The National Ocean Industries Association (NOIA) submitted Tuesday a Freedom of Information Act request to the Bureau of Safety and Environmental Enforcement (BSEE), seeking information on BSEE’s recently revised estimates for future well plugging and abandonment (P&A) and platform decommissioning costs in the Gulf of Mexico.
The industry group said this information has not been released to the public or to companies attempting to meet new financial assurance/bonding requirements being issued by the Bureau of Ocean Energy Management (BOEM). Given that BSEE’s revised estimates may be incorporated into the new BOEM requirements for offshore operators, BSEE’s decommissioning assessments must “provide realistic liability estimates for use by BOEM to establish bonding limits for each leases,” NOIA said in an Oct. 4 press release.
The BSEE estimates, particularly for shallow water Gulf of Mexico facilities, appear to vary wildly from current decommissioning costs, NOIA said in an Oct. 4 press statement. BSEE also released the revised estimates with little explanation regarding the assumptions and data it relied upon, despite the fact the agency’s own projections for decommissioning liability in the shallow water Gulf are over 100 percent higher than previous estimates from as recently as four months ago.
“By stark contrast, actual costs to conduct decommissioning projects have decreased dramatically due to depressed commodity prices, better equipment and execution by operators, and a reduction of overall service costs in the Gulf,” NOIA stated in the release.
Matt McCarroll, CEO of NOIA member company Fieldwood Energy, told Rigzone that his company supports the NOIA’s efforts, and is concerned with the lack of transparency on BSEE’s behalf in respect to the new assessments.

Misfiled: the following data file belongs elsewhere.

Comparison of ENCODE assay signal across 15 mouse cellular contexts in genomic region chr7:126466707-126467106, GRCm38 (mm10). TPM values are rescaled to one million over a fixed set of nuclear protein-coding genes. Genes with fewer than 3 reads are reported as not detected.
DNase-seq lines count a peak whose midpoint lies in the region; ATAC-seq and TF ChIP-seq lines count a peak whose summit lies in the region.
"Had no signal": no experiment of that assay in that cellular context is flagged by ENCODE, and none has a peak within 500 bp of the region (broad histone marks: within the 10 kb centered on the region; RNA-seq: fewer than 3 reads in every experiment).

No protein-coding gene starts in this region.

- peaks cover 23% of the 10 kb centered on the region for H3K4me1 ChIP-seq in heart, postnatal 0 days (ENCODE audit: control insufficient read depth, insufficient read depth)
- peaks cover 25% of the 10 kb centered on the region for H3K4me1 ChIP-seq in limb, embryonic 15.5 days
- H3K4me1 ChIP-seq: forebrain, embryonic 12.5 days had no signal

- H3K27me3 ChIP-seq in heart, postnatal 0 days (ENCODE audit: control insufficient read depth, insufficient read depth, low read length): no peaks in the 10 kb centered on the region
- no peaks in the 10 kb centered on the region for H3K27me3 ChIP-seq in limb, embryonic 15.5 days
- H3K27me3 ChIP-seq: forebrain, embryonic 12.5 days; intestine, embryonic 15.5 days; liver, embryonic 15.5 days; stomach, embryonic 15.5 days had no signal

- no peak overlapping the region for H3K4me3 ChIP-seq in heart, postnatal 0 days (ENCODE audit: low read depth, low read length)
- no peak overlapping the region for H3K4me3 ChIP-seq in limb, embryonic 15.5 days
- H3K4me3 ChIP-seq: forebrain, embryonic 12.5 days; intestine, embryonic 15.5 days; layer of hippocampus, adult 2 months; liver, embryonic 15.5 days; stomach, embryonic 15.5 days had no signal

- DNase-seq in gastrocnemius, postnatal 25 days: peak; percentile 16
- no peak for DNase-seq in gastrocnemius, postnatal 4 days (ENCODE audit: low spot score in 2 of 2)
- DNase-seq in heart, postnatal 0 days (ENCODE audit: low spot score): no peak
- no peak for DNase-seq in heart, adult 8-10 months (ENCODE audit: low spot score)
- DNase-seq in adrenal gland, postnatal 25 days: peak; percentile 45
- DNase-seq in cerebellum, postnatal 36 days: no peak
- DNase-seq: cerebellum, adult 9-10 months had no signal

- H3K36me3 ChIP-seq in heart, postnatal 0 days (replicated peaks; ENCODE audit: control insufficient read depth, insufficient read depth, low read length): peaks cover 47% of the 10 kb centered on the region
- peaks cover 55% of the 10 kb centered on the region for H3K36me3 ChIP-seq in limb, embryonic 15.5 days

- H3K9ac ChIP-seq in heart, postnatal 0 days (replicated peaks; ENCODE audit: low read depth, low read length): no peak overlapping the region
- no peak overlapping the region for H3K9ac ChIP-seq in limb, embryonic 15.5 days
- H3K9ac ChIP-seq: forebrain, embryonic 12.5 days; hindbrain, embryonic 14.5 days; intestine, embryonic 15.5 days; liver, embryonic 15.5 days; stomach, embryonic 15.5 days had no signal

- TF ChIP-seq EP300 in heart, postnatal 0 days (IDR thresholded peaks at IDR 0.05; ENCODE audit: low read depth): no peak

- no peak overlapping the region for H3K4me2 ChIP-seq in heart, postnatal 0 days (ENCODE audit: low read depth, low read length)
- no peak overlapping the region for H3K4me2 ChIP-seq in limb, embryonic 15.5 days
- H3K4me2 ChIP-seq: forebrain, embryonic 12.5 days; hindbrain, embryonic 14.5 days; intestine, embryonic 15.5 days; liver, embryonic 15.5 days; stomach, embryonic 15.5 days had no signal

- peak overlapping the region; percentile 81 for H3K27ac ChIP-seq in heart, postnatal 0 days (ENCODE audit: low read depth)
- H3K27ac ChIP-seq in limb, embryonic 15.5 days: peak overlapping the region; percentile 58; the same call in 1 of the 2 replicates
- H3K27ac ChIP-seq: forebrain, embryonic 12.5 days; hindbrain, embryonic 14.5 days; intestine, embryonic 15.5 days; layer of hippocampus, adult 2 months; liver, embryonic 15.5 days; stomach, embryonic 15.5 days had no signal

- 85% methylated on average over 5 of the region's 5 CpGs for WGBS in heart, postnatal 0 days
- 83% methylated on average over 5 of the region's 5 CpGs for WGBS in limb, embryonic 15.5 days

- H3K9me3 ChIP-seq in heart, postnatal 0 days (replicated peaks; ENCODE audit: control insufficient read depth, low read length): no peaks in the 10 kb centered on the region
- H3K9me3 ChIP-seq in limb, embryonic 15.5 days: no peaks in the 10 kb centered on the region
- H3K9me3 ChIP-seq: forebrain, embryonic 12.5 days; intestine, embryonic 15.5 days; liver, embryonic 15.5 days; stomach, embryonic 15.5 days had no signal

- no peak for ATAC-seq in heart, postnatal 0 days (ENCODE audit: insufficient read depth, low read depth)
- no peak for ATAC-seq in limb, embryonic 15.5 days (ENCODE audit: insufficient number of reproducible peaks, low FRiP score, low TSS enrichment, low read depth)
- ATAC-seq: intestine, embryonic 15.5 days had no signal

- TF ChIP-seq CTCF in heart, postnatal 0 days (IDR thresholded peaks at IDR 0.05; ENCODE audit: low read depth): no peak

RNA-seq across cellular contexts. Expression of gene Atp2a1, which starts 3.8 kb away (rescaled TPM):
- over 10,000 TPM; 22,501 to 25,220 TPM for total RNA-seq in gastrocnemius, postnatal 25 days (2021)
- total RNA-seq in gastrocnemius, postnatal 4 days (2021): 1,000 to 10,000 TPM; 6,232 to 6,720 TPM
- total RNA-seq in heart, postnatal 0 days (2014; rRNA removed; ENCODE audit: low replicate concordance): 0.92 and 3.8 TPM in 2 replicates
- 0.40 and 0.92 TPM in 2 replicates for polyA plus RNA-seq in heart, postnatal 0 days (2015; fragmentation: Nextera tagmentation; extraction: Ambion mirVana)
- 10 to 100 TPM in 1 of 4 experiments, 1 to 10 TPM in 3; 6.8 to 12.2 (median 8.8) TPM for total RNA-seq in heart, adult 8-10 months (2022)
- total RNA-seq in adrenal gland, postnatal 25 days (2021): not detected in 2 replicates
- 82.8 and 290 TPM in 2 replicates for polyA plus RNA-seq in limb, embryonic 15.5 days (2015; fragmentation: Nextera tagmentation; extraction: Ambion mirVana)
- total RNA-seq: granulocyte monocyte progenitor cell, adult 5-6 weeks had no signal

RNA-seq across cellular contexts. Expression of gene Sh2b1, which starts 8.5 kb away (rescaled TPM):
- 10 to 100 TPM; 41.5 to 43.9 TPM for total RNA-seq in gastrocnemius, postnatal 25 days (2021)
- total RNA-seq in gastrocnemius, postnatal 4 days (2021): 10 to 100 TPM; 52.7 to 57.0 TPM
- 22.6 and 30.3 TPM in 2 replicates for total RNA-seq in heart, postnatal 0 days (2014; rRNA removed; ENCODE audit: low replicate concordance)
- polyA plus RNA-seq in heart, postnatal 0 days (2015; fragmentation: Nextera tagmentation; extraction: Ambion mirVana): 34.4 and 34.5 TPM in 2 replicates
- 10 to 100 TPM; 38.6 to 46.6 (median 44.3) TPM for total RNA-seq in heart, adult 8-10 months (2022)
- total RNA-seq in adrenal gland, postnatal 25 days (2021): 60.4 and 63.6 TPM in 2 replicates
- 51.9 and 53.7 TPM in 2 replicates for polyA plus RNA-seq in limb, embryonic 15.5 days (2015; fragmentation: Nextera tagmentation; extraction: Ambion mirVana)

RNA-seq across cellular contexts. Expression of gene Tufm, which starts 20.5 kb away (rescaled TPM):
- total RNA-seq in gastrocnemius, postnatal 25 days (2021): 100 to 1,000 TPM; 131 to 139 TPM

“We and the industry remain willing to sit down with BSEE and come up with accurate decommissioning cost assessments,” McCarroll told Rigzone in an interview.
With the Bureau of Ocean Energy Management indicating it will no longer issue waivers to financially healthy operators to avoid posting bonds to cover future decommissioning costs in the Gulf of Mexico, some of these operators are facing significant financial strain, according to an April 2016 Wood Mackenzie research note.
BSEE is “actively working to respond to the FOIA request,” BSEE press secretary Greg Julian told Rigzone in an email statement. Julian said that NOIA representatives had participated in a couple of workshops on decommissioning costs. The most recent workshop on decommissioning liability assessment was held Aug. 25 in New Orleans. At that workshop, BSEE officials outlined their plans to conduct on Aug. 29 a global update of BSEE Gulf of Mexico decommissioning estimates. Julian added this was the first update BSEE has done for these estimates since its establishment.
Julian said that the old estimates were “way low” from where they need to be to protect the American taxpayer, adding that BSEE has “an open line of communication” with NOIA, and is open to input on where industry thinks the estimates should be adjusted.
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